Aerial view of diesel containment efforts from the U.S. tugboat Nathan E. Stewart

B.C. ‘cheated’ on spill response, Clark says

Prime Minister Justin Trudeau and Transport Minister Marc Garneau in B.C. Monday for announcement of Coast Guard upgrades

As Prime Minister Justin Trudeau and Transport Minister Marc Garneau arrived in B.C. for an announcement on coastal spill protection, Premier Christy Clark told supporters it’s time for Ottawa to right a historic wrong and fix the Coast Guard imbalance on the Pacific side.

“We have been cheated by the federal government for a long time while resources go to the east,” Clark told 1,300 delegates at the B.C. Liberal Party’s pre-election convention in Vancouver Sunday. “And this prime minister has the chance to change it, and I believe that he is going to be the one that does it.”

Garneau toured Bella Bella and the cleanup operation Sunday after a U.S. tugboat and empty fuel barge ran aground while returning from Alaska on Oct. 13. The crew was rescued by a Coast Guard lifeboat from Bella Bella, and the tugboat sank in shallow water after being battered by heavy seas, where some of its diesel fuel leaked out.

After Trudeau tours Vancouver Harbour on the Coast Guard ship Sir Wilfrid Laurier Monday morning, he is expected to announce new measures.

B.C. government officials have asked Ottawa to provide capability to respond to a vessel in distress anywhere on the B.C. coast, in the worst of weather, in three hours or less. Incidents like the freighter Simushir that lost power and drifted towards Haida Gwaii in 2014 need an estimated three-hour response time to keep them from grounding.

That means three heavy rescue tugboats, one at Vancouver, one at Port Renfrew to dispatch to tankers and other vessels in outer Canadian waters, and a third at Prince Rupert to protect the North Coast.

B.C. estimates the cost of the tugs from $25 million to $50 million, plus a new course at B.C. Institute of Technology to train additional pilots and crews. B.C.’s 11 requests for Ottawa also include upgrading Prince Rupert’s Coast Guard station and a new agreement with the United States to respond to spills that cross borders in the north and south.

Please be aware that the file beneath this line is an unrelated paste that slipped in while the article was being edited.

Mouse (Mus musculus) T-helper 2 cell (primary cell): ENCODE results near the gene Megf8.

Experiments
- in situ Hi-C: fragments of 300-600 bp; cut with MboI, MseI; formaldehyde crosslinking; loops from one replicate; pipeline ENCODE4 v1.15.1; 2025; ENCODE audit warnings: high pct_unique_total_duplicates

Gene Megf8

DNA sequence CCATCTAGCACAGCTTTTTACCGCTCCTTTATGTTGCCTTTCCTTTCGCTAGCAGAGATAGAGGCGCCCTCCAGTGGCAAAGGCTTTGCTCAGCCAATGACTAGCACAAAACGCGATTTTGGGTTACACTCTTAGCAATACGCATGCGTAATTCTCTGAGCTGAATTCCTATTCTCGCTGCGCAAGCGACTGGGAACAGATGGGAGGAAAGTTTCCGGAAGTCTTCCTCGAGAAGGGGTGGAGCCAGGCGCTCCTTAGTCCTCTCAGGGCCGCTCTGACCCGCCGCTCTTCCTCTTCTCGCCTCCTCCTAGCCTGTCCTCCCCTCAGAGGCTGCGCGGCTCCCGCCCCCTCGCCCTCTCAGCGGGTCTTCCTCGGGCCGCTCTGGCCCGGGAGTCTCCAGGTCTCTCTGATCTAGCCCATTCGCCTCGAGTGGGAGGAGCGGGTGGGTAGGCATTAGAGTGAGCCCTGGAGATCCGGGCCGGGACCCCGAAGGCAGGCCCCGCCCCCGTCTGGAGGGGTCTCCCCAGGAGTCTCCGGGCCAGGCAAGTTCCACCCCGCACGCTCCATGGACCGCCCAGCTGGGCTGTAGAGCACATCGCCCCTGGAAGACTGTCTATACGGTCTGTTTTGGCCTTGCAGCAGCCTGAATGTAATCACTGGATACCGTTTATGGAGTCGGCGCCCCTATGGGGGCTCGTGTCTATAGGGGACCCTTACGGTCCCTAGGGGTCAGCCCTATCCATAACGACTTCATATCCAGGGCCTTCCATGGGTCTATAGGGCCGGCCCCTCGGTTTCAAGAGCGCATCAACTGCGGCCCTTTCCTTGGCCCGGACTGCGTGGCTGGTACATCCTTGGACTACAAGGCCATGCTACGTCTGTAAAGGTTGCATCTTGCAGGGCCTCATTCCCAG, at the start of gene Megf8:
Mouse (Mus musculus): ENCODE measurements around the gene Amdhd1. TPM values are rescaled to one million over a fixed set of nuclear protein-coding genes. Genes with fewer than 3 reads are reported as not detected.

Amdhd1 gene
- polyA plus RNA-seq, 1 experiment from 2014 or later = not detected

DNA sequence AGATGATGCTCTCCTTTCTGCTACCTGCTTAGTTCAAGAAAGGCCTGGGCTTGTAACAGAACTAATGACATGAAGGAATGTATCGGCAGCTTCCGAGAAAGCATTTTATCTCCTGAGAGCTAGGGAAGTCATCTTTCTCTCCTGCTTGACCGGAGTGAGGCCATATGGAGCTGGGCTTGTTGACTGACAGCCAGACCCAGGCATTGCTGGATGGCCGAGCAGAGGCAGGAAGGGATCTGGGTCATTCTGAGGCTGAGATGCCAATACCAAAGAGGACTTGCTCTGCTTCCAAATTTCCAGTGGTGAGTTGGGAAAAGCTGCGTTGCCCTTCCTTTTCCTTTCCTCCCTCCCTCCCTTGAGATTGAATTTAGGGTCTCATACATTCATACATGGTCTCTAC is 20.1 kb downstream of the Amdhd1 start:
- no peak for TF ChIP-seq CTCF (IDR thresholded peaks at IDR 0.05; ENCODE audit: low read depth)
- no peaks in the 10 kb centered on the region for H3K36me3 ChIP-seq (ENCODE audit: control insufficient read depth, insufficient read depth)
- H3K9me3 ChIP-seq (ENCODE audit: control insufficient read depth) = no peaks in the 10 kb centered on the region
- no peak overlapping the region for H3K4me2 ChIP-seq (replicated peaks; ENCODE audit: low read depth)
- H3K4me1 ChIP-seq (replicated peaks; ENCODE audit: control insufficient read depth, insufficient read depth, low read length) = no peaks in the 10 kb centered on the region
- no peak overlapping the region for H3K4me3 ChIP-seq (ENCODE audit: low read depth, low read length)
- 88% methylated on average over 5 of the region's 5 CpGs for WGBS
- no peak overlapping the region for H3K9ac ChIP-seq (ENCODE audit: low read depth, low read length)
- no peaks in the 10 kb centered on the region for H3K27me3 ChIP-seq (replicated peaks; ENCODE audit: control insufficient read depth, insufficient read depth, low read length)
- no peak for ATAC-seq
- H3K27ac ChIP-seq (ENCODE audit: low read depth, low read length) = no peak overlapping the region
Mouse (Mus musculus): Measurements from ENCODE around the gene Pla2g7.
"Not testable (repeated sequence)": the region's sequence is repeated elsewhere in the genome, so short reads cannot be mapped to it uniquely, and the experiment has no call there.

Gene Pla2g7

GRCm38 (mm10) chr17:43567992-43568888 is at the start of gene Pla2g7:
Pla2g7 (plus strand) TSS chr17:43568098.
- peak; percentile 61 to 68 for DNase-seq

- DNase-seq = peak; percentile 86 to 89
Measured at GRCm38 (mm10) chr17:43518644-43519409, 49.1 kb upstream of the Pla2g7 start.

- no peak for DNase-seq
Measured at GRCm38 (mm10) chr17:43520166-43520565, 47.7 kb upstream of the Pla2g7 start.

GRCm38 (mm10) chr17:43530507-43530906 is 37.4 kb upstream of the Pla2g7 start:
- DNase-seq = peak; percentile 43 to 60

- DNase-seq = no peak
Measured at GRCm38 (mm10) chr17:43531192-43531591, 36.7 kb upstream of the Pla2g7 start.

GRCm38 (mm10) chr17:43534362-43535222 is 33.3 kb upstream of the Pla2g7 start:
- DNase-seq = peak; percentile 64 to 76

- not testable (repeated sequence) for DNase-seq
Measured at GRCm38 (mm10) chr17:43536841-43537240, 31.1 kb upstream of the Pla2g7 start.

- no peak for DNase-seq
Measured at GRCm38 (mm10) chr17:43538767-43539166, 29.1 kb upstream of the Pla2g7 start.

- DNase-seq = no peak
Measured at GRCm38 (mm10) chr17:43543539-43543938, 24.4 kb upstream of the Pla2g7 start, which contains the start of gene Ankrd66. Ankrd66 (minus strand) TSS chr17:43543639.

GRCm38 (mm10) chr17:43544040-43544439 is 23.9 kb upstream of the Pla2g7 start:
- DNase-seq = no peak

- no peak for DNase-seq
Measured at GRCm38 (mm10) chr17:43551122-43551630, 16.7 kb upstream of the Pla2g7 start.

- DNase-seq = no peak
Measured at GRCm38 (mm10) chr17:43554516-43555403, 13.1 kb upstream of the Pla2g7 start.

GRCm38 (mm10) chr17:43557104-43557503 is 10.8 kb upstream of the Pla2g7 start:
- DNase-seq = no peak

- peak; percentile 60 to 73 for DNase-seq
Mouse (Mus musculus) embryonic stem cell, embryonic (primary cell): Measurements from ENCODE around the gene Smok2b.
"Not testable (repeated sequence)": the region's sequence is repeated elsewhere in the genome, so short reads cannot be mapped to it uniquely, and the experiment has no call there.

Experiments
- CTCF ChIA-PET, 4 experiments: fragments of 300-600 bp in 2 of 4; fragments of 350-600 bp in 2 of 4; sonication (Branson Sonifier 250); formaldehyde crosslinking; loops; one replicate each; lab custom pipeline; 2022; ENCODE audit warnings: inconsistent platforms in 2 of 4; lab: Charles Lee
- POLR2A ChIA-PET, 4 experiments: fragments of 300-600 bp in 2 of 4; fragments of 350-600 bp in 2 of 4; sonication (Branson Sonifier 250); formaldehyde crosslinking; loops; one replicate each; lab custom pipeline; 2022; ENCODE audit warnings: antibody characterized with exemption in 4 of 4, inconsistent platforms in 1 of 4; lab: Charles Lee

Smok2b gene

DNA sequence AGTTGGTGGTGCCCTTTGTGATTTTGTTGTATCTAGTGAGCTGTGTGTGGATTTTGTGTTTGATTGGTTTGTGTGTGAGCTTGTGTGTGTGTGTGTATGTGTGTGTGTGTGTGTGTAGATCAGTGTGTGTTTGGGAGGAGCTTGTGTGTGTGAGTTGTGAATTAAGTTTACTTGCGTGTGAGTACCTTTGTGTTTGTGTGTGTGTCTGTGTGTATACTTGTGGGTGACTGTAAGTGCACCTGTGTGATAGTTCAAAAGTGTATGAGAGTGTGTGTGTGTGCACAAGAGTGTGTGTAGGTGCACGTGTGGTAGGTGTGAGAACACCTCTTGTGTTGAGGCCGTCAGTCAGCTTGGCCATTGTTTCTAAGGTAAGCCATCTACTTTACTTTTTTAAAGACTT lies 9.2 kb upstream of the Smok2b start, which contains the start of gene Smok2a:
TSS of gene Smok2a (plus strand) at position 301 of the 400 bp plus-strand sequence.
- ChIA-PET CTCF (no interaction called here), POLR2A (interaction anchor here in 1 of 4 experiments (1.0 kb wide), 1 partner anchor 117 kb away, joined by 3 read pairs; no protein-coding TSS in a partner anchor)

The B.C. government commissioned a study in 2013 that showed most of the crude oil traffic along the B.C. coast is from Alaska, and crude oil is only a third of the volume of shipped petroleum. Bunker oil used as fuel for all heavy ships and lighter fuels barged to coastal communities account for the rest.

A second report for B.C. released in February examined practices in Australia, Europe, the U.S., Norway and the ship escort system used in Prince William Sound, Alaska after the crude oil tanker Exxon Valdez ran aground in 1989.

The Alaska system includes a network of trained, on-call fishing vessels and crew that can provide an immediate first response to incidents at sea.

Get local stories you won't find anywhere else right to your inbox.
Sign up here

Just Posted

Felix Townsin, shown here with his sister, Lexi, who died on Oct. 19, 2019. Felix is a big part of a family initiative aimed at finding a cure for Blau Syndrome. (Photo contributed by the Townsin family)
Quest to cure Blau syndrome a family affair

John Stubbs student produces film for late little sister Lexi

An untitled Emily Carr painting of Finlayson Point was donated to the Art Gallery of Greater Victoria by brothers Ian and Andrew Burchett. The painting had been in their family for several decades. (Courtesy of the Art Gallery of Greater Victoria)